How Much Do Sapphires Cost?
A few years ago, it was unthinkable that an engagement ring's center stone would be anything but a diamond. Today, it's one of the hottest trends. (And proof that everything old is new again: Until the mid-20th-century, most engagement rings weren't diamond.) Whether it's attributable to Instagram, or simply cyclical, a dazzling array of gemstones are making their way onto engagement rings. If your loved one has an eye for the unconventional, it's definitely an option you'll want to consider.
Look first at the sapphire, an excellent choice for gemstone engagement rings. After the diamond, sapphires are the second-hardest gem, making them ideal for everyday wear. Look next at two of the most famous engaged women of the last few years: Both Lady Gaga and Meghan Markle's engagement rings contain sapphires. But does that mean you'll have to shell out like a celebrity? You're probably asking, how much do sapphires cost?
First, know that some types of sapphires are most highly valued. The most valuable type is the cornflower blue color, also known as the Kashmir sapphire. Some rare and exotic colors are valuable, including the scarce orange-pink Padparadschah sapphire and the color-changing sapphire, which turns different hues depending on the light.
Sapphires range from $25 per carat to more than $11,000 per carat; the most expensive one ever sold came in at $135,000 per carat. The price of a sapphire is determined based on its quality, which means that a large, low-quality sapphire is much cheaper than a small but very high-quality sapphire.
How much do sapphires cost?
First, the cost of a sapphire depends on carat, or its weight. The bigger the stone, the harder it is to find rough material of that size, which makes the finished ring more expensive. A top-quality 1- to 2-carat stone might retail between $800 to $1,200 per carat. Quality 2- to 3-carat stones sell for about double that amount, around $1,600 to $2,000 per carat. For larger or smaller stones, prices can be extrapolated to some extent, but there is no linear formula to follow, and prices change with time.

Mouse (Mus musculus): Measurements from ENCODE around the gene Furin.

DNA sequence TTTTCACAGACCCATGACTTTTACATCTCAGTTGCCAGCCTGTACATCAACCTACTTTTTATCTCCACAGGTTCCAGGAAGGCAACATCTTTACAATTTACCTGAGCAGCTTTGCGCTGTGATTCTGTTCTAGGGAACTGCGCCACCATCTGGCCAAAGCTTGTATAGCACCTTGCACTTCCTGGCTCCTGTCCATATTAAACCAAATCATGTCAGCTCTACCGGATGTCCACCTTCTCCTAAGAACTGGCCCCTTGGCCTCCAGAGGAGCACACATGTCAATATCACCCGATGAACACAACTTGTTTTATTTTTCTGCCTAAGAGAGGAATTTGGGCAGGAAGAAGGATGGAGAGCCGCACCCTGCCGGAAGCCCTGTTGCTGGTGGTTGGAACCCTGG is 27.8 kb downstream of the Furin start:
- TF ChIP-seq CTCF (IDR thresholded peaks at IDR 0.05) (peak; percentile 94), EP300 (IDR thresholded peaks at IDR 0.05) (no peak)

A sapphire's cost also depends on its clarity. Just like diamonds, sapphires can have inclusions, or small imperfections, although sapphires generally have better clarity than rubies. The most common inclusions are long, thin mineral structures called needles, and white, cloudy lines called feathers, which can make the sapphire look opaque. It's rare to find blue sapphires with extremely high clarity, which make those very valuable. Click here to read our complete guide to sapphire grading.
Finally, the cost of a sapphire depends on its source. Sapphires are found all over the world, but valuable, marketable sapphires are extremely rare. Sri Lanka and the Kashmir region of India and Pakistan have historically been important sources of jewelry-grade sapphires. But the most valuable sapphire mines can only be used several months out of the year, so sapphires of that provenance sit atop the price apex.
Sapphires are chosen and vetted by gemologists after carefully looking at their hue, tone and saturation. As gemstones are visually different than diamonds, the sparkle is not the main criteria. It is the lack of inclusions, durability, and color that make a sapphire truly beautiful. With Clarity works with sapphire cutters that we have had relationships with for several decades. Through them we can ensure that the sourcing and quality of the sapphires, which we set in sapphire and diamond engagement rings as well as necklaces and earrings, is impeccable. Gemologists carefully select from lots of sapphires to find those that have the best combination of the above three factors. They also factor in the look of the ring and the metal, to ensure that a sapphire with the best hue and color is chosen to complement it. Sapphires are graded on a scale ranging up to AAA. A sapphire with a AAA rating has the best of all characteristics. With Clarity strives to ensure that sapphires chosen for engagement rings are from this AAA grade bracket.